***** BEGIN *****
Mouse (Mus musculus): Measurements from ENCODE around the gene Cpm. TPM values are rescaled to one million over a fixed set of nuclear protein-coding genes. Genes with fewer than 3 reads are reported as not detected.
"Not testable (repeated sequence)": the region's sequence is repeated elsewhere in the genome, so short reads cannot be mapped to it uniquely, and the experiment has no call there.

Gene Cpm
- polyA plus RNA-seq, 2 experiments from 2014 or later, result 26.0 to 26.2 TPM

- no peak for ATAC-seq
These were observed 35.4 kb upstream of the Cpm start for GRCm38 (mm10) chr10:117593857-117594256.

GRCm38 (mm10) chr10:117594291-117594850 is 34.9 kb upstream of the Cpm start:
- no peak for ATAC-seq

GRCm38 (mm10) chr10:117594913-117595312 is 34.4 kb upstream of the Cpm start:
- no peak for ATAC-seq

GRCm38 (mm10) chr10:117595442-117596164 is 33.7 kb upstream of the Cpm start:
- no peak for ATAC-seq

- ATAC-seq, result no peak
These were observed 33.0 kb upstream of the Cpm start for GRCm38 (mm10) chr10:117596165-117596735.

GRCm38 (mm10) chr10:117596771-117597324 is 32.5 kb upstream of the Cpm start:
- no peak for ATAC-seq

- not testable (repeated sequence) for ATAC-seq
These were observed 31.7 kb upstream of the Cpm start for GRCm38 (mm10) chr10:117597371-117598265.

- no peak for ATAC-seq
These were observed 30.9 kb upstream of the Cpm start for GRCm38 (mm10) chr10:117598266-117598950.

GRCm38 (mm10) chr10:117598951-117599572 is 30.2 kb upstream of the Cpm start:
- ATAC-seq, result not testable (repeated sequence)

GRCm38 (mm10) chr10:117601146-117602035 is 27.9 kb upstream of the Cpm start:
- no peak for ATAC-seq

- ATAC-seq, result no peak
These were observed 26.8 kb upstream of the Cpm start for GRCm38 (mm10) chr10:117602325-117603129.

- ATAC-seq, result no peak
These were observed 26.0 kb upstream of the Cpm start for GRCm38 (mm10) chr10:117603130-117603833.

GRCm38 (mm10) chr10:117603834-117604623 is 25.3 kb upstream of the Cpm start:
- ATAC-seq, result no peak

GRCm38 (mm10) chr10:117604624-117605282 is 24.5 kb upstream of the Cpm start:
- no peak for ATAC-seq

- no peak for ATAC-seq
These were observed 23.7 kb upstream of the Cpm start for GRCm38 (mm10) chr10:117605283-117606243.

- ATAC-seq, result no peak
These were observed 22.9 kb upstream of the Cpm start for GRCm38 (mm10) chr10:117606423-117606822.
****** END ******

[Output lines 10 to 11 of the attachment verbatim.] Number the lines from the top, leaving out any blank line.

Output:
- no peak for ATAC-seq

GRCm38 (mm10) chr10:117595442-117596164 is 33.7 kb upstream of the Cpm start: